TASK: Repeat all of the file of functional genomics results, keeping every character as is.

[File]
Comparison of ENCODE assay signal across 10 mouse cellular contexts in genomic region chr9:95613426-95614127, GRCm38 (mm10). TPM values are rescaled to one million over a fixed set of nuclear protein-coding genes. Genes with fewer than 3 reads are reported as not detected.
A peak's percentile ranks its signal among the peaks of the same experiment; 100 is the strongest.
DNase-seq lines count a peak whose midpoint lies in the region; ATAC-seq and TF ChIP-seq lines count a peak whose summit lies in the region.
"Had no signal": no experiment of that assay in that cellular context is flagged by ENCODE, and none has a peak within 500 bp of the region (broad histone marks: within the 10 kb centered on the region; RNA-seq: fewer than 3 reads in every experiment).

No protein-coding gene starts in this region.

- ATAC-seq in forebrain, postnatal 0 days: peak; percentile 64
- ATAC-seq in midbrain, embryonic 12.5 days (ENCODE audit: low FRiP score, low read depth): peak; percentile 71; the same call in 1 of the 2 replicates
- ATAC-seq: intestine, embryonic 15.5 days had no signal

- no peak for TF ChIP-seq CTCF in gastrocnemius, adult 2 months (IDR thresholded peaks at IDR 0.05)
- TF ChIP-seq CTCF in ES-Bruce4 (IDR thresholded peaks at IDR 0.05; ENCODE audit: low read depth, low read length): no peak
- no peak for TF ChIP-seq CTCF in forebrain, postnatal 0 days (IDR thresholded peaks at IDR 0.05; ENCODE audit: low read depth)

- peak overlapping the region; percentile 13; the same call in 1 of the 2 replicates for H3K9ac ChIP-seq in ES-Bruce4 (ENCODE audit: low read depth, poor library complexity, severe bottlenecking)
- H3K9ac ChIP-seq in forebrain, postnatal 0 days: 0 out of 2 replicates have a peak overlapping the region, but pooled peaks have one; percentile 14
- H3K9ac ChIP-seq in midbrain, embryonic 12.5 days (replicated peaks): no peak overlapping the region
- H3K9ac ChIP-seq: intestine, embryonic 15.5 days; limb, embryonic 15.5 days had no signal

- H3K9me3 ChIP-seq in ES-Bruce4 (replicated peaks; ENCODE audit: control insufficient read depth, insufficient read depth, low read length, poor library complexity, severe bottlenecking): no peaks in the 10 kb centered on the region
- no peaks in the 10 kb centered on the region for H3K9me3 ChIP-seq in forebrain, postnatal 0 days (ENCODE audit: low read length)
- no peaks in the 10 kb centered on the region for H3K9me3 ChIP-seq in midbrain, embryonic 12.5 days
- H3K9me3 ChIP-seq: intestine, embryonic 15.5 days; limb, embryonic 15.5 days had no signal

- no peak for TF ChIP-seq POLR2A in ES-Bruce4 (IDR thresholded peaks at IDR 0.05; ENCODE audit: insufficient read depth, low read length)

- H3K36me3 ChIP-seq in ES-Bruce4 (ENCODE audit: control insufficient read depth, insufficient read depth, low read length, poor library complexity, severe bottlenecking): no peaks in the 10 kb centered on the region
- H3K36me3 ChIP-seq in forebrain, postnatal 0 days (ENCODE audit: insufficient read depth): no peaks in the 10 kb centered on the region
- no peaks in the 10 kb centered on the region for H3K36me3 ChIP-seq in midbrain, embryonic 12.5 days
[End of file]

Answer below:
Comparison of ENCODE assay signal across 10 mouse cellular contexts in genomic region chr9:95613426-95614127, GRCm38 (mm10). TPM values are rescaled to one million over a fixed set of nuclear protein-coding genes. Genes with fewer than 3 reads are reported as not detected.
A peak's percentile ranks its signal among the peaks of the same experiment; 100 is the strongest.
DNase-seq lines count a peak whose midpoint lies in the region; ATAC-seq and TF ChIP-seq lines count a peak whose summit lies in the region.
"Had no signal": no experiment of that assay in that cellular context is flagged by ENCODE, and none has a peak within 500 bp of the region (broad histone marks: within the 10 kb centered on the region; RNA-seq: fewer than 3 reads in every experiment).

No protein-coding gene starts in this region.

- ATAC-seq in forebrain, postnatal 0 days: peak; percentile 64
- ATAC-seq in midbrain, embryonic 12.5 days (ENCODE audit: low FRiP score, low read depth): peak; percentile 71; the same call in 1 of the 2 replicates
- ATAC-seq: intestine, embryonic 15.5 days had no signal

- no peak for TF ChIP-seq CTCF in gastrocnemius, adult 2 months (IDR thresholded peaks at IDR 0.05)
- TF ChIP-seq CTCF in ES-Bruce4 (IDR thresholded peaks at IDR 0.05; ENCODE audit: low read depth, low read length): no peak
- no peak for TF ChIP-seq CTCF in forebrain, postnatal 0 days (IDR thresholded peaks at IDR 0.05; ENCODE audit: low read depth)

- peak overlapping the region; percentile 13; the same call in 1 of the 2 replicates for H3K9ac ChIP-seq in ES-Bruce4 (ENCODE audit: low read depth, poor library complexity, severe bottlenecking)
- H3K9ac ChIP-seq in forebrain, postnatal 0 days: 0 out of 2 replicates have a peak overlapping the region, but pooled peaks have one; percentile 14
- H3K9ac ChIP-seq in midbrain, embryonic 12.5 days (replicated peaks): no peak overlapping the region
- H3K9ac ChIP-seq: intestine, embryonic 15.5 days; limb, embryonic 15.5 days had no signal

- H3K9me3 ChIP-seq in ES-Bruce4 (replicated peaks; ENCODE audit: control insufficient read depth, insufficient read depth, low read length, poor library complexity, severe bottlenecking): no peaks in the 10 kb centered on the region
- no peaks in the 10 kb centered on the region for H3K9me3 ChIP-seq in forebrain, postnatal 0 days (ENCODE audit: low read length)
- no peaks in the 10 kb centered on the region for H3K9me3 ChIP-seq in midbrain, embryonic 12.5 days
- H3K9me3 ChIP-seq: intestine, embryonic 15.5 days; limb, embryonic 15.5 days had no signal

- no peak for TF ChIP-seq POLR2A in ES-Bruce4 (IDR thresholded peaks at IDR 0.05; ENCODE audit: insufficient read depth, low read length)

- H3K36me3 ChIP-seq in ES-Bruce4 (ENCODE audit: control insufficient read depth, insufficient read depth, low read length, poor library complexity, severe bottlenecking): no peaks in the 10 kb centered on the region
- H3K36me3 ChIP-seq in forebrain, postnatal 0 days (ENCODE audit: insufficient read depth): no peaks in the 10 kb centered on the region
- no peaks in the 10 kb centered on the region for H3K36me3 ChIP-seq in midbrain, embryonic 12.5 days